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How About a Throne Speech That Talks About Women?

11/12/2013 12:10 EST | Updated 01/23/2014 06:58 EST

After a month of prorogation and a shuttered Parliament, MPs at last returned to the Hill for the Government's Speech from the Throne laying out its new agenda for the Second Session of the Forty-First Parliament of Canada. One commentator described the Speech as "a breathtaking spout of free-associating bloviation ... an epic ramble".

In response to the Speech, one of my young constituents simply asked, "do women and girls even register with this government?" Her question prompted me to think about what a Throne Speech might have looked like if it actually addressed the challenges Canadian women face.

Perhaps it would have begun with our remembering in silent prayer and reflection the 600 murdered and missing Aboriginal women -- mothers, aunts, cousins, sisters stolen from our communities and taken from Canada -- and a commitment to an inquiry with real recommendations to end the violence.

Perhaps it would have celebrated our Canadian women heroes, their courage, determination and vision, and perhaps it would have challenged us all to address the remaining inequalities, and build brighter futures for our families, communities, and our country.

After almost one hundred years of women's advocating, this would at last mean eliminating the gender wage gap. Its eradication would be an economic imperative, as the wage gap hurts our families and hurts our economy. In fact, Canada's largest bank has shown that the lost income potential of women in Canada due to the wage gap is a staggering $126 billion a year.

It would be understood that a healthy and robust Canadian economy needs women's contributions, and that it is government's job to remove the obstacles that appear at all stages of women's lives that keep them from realising their full potential.

It would also be understand that a lack of affordable child care holds women back, and is one of our country's great unsolved issues. As a result, there would be a promise to start a dialogue with Canadians to fix Canada's broken child care promises, and to fix a system which is failing Canadians.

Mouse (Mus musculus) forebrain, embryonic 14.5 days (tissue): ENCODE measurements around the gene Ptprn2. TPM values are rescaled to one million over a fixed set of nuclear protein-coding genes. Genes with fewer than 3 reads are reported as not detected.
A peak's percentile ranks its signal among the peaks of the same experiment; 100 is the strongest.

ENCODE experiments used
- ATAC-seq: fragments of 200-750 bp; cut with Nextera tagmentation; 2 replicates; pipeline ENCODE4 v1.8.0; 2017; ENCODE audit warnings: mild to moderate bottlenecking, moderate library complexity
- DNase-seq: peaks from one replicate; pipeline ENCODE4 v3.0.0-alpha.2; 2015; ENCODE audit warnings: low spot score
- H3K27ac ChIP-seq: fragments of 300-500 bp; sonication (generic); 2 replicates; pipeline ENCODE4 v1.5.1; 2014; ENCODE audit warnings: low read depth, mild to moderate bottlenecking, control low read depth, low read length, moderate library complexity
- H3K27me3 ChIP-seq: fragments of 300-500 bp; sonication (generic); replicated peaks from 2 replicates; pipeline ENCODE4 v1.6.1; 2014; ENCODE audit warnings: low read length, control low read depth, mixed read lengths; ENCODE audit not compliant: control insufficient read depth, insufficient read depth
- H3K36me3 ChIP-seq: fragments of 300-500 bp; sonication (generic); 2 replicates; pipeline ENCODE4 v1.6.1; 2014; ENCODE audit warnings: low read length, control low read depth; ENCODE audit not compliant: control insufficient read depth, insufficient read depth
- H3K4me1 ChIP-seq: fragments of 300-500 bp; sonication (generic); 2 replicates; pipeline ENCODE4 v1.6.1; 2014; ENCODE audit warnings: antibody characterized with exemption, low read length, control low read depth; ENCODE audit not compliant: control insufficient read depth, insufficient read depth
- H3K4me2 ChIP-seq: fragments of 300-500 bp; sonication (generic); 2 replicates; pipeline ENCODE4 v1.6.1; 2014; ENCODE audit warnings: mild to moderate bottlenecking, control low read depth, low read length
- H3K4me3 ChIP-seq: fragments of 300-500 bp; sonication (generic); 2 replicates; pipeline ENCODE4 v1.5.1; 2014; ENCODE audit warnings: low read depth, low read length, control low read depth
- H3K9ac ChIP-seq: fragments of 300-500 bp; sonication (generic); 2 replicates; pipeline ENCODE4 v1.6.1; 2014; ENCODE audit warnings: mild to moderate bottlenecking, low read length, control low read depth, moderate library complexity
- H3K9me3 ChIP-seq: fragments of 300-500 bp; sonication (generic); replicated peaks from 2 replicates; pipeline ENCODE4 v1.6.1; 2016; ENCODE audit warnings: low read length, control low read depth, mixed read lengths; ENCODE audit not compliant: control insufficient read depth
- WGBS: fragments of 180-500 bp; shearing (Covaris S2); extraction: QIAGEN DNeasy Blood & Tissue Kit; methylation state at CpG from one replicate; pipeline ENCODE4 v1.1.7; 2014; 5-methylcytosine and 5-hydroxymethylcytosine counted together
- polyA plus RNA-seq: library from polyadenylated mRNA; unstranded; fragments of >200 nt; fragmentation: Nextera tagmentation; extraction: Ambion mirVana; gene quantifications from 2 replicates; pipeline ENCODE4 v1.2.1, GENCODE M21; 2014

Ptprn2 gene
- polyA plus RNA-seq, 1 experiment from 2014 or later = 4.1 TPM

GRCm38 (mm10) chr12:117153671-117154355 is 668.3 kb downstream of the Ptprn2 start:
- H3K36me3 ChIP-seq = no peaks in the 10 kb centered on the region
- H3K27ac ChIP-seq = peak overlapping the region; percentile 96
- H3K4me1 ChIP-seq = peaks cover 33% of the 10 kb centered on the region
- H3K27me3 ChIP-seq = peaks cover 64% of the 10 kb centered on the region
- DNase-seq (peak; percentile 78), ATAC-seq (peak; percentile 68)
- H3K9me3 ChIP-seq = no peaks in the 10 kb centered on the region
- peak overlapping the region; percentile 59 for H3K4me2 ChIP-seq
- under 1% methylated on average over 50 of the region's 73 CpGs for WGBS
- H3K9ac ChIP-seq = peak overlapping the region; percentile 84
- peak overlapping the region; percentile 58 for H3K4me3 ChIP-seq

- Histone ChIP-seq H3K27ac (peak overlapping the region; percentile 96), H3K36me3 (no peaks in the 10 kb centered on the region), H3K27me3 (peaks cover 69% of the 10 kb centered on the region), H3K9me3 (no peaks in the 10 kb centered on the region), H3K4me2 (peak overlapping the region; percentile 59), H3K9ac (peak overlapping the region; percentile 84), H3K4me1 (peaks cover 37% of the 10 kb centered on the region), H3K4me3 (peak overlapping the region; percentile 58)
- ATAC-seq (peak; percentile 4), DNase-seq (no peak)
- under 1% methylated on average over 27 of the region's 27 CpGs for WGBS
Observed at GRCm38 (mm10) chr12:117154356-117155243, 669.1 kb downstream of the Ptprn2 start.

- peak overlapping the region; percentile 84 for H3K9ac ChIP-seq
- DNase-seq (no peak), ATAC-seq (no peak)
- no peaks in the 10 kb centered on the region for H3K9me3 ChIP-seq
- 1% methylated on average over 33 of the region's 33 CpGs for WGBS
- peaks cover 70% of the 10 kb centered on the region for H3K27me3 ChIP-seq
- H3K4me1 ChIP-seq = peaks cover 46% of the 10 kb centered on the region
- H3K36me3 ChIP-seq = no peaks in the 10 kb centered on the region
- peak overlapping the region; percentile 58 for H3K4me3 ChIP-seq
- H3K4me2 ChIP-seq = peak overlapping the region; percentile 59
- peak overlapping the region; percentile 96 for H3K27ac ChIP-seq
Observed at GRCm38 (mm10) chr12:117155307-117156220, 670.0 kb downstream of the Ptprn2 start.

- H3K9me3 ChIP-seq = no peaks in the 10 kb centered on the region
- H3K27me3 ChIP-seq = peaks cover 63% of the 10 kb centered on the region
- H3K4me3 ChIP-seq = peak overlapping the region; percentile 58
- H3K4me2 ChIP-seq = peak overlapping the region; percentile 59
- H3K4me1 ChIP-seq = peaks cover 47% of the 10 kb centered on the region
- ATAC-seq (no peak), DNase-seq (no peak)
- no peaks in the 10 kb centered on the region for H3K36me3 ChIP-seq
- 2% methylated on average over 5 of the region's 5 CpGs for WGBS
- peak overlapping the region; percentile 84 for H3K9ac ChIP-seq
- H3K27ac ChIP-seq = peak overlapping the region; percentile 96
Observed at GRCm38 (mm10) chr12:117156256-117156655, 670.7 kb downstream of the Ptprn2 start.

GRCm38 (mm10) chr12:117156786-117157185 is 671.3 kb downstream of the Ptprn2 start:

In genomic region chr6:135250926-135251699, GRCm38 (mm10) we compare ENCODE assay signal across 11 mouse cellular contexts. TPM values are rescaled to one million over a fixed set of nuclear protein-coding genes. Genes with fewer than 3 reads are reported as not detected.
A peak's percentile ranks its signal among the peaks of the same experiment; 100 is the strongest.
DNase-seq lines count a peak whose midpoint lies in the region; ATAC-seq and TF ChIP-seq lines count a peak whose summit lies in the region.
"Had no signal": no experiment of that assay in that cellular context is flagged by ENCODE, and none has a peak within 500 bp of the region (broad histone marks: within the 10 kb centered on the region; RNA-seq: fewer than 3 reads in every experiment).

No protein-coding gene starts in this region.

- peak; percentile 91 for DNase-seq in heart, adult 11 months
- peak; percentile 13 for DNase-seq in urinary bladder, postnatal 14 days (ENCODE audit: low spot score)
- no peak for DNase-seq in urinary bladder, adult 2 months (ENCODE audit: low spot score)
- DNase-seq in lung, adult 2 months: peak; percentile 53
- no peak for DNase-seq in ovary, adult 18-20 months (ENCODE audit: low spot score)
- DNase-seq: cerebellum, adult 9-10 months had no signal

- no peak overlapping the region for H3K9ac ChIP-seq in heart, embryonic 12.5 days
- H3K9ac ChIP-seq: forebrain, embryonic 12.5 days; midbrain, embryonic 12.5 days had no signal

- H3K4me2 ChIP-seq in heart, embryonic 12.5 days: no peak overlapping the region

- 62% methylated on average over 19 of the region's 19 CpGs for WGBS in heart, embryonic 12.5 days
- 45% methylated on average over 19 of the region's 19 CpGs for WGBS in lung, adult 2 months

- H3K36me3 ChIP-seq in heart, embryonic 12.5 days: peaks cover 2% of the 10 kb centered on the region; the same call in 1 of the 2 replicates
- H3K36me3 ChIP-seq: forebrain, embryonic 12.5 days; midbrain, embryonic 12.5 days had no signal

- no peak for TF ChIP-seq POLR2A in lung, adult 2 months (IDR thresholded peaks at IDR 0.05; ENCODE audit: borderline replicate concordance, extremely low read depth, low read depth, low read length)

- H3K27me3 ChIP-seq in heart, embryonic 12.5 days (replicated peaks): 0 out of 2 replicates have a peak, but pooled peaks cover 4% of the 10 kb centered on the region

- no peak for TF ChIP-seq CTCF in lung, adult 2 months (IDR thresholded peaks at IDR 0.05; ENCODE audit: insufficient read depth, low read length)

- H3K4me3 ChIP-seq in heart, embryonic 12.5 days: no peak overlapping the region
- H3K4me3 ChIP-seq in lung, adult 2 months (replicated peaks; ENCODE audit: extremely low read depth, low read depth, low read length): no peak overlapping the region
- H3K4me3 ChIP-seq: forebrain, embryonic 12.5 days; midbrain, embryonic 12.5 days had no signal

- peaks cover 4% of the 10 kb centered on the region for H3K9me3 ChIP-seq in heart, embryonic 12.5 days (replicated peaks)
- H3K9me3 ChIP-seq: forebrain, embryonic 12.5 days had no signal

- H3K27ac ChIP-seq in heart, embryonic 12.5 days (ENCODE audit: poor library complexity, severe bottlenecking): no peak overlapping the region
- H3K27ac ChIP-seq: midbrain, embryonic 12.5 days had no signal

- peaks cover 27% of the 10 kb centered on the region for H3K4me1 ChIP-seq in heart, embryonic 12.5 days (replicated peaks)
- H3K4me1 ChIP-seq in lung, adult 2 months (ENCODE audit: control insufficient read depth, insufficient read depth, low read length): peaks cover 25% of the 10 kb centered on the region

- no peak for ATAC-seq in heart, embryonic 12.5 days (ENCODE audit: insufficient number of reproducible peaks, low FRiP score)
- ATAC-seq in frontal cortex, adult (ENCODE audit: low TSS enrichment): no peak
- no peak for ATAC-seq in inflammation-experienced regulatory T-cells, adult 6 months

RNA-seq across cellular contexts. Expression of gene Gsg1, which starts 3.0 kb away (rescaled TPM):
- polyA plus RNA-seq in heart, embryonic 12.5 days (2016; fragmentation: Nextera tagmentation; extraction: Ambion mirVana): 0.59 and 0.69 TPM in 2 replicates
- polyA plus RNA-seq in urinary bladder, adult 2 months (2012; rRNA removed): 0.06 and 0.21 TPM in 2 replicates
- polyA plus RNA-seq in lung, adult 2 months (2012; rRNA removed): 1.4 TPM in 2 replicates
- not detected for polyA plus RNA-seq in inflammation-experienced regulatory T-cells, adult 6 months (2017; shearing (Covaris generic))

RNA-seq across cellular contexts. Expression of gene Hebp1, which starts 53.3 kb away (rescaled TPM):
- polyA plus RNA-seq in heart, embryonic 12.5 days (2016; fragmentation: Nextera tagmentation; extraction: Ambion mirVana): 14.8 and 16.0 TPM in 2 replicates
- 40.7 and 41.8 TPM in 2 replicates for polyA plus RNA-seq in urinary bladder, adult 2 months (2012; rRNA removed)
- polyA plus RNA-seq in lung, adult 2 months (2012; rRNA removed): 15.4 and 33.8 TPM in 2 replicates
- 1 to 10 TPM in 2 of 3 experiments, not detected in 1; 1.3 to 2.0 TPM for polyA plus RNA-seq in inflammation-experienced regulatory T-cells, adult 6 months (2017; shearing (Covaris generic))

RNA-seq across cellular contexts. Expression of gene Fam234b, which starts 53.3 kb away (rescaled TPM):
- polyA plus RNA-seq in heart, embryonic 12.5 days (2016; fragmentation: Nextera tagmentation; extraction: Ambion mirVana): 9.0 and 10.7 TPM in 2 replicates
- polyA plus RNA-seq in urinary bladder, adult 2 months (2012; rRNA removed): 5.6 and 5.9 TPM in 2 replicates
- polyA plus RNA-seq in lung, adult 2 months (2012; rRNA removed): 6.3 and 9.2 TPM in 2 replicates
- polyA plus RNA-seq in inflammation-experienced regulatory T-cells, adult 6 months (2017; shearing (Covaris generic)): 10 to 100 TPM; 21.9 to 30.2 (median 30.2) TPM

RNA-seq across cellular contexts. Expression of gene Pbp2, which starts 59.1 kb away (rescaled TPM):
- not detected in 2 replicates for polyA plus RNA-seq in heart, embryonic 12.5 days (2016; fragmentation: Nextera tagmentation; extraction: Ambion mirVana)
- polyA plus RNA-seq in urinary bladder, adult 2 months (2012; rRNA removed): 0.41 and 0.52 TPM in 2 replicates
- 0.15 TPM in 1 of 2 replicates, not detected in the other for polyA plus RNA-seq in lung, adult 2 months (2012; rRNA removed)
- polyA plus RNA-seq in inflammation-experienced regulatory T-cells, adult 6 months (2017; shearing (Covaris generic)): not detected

There would be a real effort to engage Canadian women, and not disarm advocacy groups. It would be understood that women's help and ideas are needed to see what Canada could do better to increase their participation in the economy today, and in the future -- so that women really can have it all.

There would be a promise to ensure that when your daughter leaves college, university, or the trades, she would make the same wage as the young man sitting next to her. This would mean that she would have the same opportunity to buy a home, raise a family, save for retirement, and have enough money to leave an unhealthy relationship if she needed, and that she would not be trapped, as in past generations, dependant on a partner who hurts her.

There would be a thank you to survivors of violence and advocates for their efforts to end violence against women because it would be understood that it takes enormous courage for women to leave their homes, to share their stories, and to relive the horrors many have lived. It would also be understood that by women's speaking out, they were saving the lives of innumerable women in Canada, who, we hope, would not suffer the abuse they have endured.

As a result, there would be a promise to develop a national strategy to end violence against women and girls which forces 100,000 women and children from their homes into shelters each year, carries an incalculable human toll, and costs Canadian society billions. And there would be an apology to our founding peoples; we would say we are sorry for the loss of their children, Canada's children, and that we would rectify this injustice.

An inquiry would be immediately launched, with the promise to listen, nation to nation, and together develop real recommendations to end the violence, which we would implement together.

The Throne Speech would close with a celebration of the remarkable women in all our lives, and our profound thanks. After all, they give us life, they care for us, they inspire us, and they are always there for us when life treats us unkindly.

Moreover, they look after the next generation, they contribute to our families and to Canada, and they look after aging parents who built our great country. We owe the women in our lives a debt of gratitude, and words are not enough. It is time we recognized the invaluable impact women make in our lives, and that we put a value on their contributions.

The future is Canada's to have, but only if we build a truly inclusive society where women can thrive, and achieve their greatest dreams.

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